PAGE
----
## Posts tagged ‘Disney’

### How Many Share Your Birthday?

This afternoon, we celebrated Alex and Eli’s sixth birthday with a Disney-themed Cinco de Mayo party. The kids all wore Mickey Mouse ears, while the parents drank lots of margaritas. Tonight’s “bedtime math” question for my sons was the following:

You celebrated your birthday on May 2. How many other people in the world do you think celebrated their birthday on May 2?

It’s a simple estimation problem for most of us, but ratio is a tough concept for six-year-olds. I wasn’t sure they’d make much progress… especially since the good folks at about.com make this claim:

You currently share your birthday with about 859,178 people who reside in the United States.

This estimate appears to have used 313,600,000 as the U.S. population, which is reasonable, and then divided by 365. My frustration is that they then display the result to six significant figures. That’s problematic for two reasons — first, because their population estimate has only four significant figures, but also because it’s not the case that exactly 1/365 of the population celebrates their birthday on a given day.

But I digress. Sure, I’m frustrated with about.com’s negligence, but I started this post to tell you about our bedtime math problem, and it highlighted why I hate traditional textbook problems even more than I hate bad math in the media.

Alex first suggested that maybe the number of people who have the same birthday could be found by calculating 1/14 of 7 billion. When I asked why he wanted to divide by 14, his response was, “Because it’s a multiple of 7.” When I asked a few more questions to probe his thinking, he changed his mind. “No, wait, maybe it’s 1/35.” This time, he said he wanted to divide by 35 because it was a multiple of 7 and a multiple of 5, and he knew that 7 billion was also a multiple of both 7 and 5.

Then it hit me. He wasn’t trying to solve the problem. He was just trying to make sure the answer was a “nice number,” that is, an integer that preferably would end in a couple of zeroes.

A few more questions, and he finally admitted he knew an estimate could be found by dividing 7 billion by 365. “But that doesn’t work when you divide,” he told me.

Arrgh.

I believe this is what happens when kids see too many traditional textbook problems where the answers are neat and clean. They get conditioned to thinking that math is never messy.

[Update: 5/8/13] Just read this on the About page at the Let’s Play Math blog and thought it was worth including here: “Math is like ice cream, with more flavors than you can imagine — and if all your children ever do is textbook math, that’s like feeding them broccoli-flavored ice cream.”

And that couldn’t be further from the truth. Math is unbelievably messy. At least, real math is. Solving real-world problems often means getting a little dirty. You’ll have to roll around in fractions, dig through some decimals, and — Heaven help us! — occasionally tangle with some irrational numbers and extraneous results.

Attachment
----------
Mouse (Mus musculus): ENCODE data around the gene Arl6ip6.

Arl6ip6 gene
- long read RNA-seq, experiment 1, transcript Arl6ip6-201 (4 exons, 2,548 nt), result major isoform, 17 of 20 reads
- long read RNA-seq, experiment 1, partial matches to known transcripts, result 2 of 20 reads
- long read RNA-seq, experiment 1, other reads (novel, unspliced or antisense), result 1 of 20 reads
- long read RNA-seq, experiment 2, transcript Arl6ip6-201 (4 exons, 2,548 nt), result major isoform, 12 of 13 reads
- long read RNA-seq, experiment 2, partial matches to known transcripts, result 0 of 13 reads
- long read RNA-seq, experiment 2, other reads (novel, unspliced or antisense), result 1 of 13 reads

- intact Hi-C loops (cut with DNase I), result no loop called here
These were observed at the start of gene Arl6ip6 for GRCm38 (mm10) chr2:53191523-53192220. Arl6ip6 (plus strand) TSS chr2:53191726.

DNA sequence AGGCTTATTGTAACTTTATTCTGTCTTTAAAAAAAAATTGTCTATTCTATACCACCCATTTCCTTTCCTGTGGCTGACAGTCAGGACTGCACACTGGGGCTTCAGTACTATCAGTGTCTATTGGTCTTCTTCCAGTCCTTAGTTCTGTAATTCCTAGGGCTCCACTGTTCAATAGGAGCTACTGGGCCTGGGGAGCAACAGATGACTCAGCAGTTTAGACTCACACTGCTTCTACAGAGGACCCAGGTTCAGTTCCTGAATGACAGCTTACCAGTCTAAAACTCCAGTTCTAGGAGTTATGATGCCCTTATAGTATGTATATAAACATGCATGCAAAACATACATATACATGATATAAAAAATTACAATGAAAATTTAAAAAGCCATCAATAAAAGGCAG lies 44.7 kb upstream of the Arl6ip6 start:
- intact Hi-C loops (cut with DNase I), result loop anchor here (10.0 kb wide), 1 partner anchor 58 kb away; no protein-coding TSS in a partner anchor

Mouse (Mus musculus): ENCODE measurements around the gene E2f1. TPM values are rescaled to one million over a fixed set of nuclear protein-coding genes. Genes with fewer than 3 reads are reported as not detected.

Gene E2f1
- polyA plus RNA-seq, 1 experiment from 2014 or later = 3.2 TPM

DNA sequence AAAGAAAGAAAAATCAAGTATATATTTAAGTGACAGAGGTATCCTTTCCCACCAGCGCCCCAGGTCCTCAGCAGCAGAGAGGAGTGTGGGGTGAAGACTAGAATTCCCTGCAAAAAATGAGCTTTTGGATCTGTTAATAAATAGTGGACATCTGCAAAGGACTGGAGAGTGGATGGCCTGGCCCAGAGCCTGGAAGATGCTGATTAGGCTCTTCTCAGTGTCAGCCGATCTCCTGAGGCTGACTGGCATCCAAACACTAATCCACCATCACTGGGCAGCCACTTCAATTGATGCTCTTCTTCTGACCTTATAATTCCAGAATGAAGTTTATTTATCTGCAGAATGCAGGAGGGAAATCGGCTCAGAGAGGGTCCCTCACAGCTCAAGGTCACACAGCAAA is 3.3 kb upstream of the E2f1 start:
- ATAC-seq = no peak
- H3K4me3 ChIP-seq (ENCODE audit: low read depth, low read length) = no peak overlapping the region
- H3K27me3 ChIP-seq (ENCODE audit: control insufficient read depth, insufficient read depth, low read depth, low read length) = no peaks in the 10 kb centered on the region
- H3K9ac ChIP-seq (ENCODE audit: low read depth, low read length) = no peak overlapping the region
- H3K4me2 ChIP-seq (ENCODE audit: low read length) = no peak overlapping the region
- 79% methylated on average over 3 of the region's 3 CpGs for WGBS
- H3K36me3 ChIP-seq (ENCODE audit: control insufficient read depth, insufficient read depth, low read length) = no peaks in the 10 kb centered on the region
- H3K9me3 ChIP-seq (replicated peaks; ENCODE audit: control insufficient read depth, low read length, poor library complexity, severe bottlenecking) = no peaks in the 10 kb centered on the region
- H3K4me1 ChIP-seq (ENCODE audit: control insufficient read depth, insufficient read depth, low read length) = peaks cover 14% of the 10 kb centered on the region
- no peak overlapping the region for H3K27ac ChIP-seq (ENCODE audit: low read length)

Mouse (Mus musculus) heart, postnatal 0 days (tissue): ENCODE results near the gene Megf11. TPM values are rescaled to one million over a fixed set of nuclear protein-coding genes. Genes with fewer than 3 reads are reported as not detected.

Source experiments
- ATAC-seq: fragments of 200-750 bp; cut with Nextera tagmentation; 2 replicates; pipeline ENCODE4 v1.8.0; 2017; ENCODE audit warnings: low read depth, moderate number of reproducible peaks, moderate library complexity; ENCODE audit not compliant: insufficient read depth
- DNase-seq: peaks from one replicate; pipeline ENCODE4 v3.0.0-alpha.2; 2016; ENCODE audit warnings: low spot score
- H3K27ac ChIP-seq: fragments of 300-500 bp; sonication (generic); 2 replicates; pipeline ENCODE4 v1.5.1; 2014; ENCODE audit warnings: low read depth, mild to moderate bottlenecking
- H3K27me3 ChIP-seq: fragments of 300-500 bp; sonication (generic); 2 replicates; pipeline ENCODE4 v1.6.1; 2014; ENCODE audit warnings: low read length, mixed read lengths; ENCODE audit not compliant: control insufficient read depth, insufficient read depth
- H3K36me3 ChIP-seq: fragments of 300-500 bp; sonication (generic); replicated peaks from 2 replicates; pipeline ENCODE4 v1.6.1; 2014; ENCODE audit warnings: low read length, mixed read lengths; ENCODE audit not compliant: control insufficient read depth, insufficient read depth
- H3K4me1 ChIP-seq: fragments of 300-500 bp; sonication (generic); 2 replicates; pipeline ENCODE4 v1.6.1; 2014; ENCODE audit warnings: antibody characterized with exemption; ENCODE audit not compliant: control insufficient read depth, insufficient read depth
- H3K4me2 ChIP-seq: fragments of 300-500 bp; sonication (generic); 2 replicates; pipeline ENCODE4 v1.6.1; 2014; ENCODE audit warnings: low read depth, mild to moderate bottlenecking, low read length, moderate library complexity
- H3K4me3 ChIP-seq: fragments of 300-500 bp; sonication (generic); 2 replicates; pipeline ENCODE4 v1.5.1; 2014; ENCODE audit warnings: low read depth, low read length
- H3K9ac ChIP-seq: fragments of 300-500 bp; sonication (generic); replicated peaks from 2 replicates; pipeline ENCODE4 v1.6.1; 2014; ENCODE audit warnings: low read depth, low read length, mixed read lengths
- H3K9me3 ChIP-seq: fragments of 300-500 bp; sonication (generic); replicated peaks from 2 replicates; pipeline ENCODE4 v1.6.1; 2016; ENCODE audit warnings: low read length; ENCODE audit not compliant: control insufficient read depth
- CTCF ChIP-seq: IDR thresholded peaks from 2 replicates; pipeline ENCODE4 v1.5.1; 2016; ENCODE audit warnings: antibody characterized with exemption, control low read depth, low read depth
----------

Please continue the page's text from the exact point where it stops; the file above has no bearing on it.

Eli then offered, “If you divide 7 billion by 365, you won’t get an integer.” (He smiled, proud of himself for using the term integer.) “That’s the answer, but I don’t know how to do that.” What he meant is that he couldn’t compute the result in his head; nor would I expect him to. We then found an estimate by building on Alex’s idea — instead of dividing by 35, we divided by 350 to approximate the number of people who celebrated a birthday on May 2, since 350 is close to 365 but gives a much nicer answer.

Wow. There are roughly 20 million people who will celebrate their birthday on the same date as you. Crazy, huh?

All of this reminds me of a few jokes.

Recent research shows that those who celebrate more birthdays live longer.

And all the time, I tell my wife:

Honey, you’re one in a million. Which means that there are 7,000 people on Earth exactly like you, so just remember that it wouldn’t be that hard to replace you.

### The Math of Disney

Just returned from a week in the Magic Kingdom, where I learned a lot. Like this tidbit:

A recent government study just confirmed that six of seven dwarves is not Happy.

That’s so good, it deserves a graphic:

I also learned that relativity is a novel concept for kids who are 6 years old. When asked how fast we were traveling on The Barnstormer junior roller coaster, one of my sons replied, “It felt like we were going 100 mph!” The other said it only felt like 50 mph. When asked how fast we were traveling in the airplane on our ride back to Virginia, one son suggested 10 mph, the other suggested 20 mph.

Depressingly, the ratio of bottles of Coke to bottles of water consumed at Disney is almost 6 to 1. According to a Walt Disney World fact sheet, tourists to Disney consume 75 million bottles of Coke and 13 million bottles of water annually. My sincere hope is that most folks use refillable water bottles, which would explain the discrepancy in sales.

And finally a math question.

The fact sheet states that the Earffel Tower, which is the water tower at Disney’s Hollywood Studios, would wear a hat size of 342-3/4, although another reference says that the hat size would be 342-3/8. What is the approximate radius of the Earffel Tower?

The Math Jokes 4 Mathy Folks blog is an online extension to the book Math Jokes 4 Mathy Folks. The blog contains jokes submitted by readers, new jokes discovered by the author, details about speaking appearances and workshops, and other random bits of information that might be interesting to the strange folks who like math jokes.

## MJ4MF (offline version)

Math Jokes 4 Mathy Folks is available from Amazon, Borders, Barnes & Noble, NCTM, Robert D. Reed Publishers, and other purveyors of exceptional literature.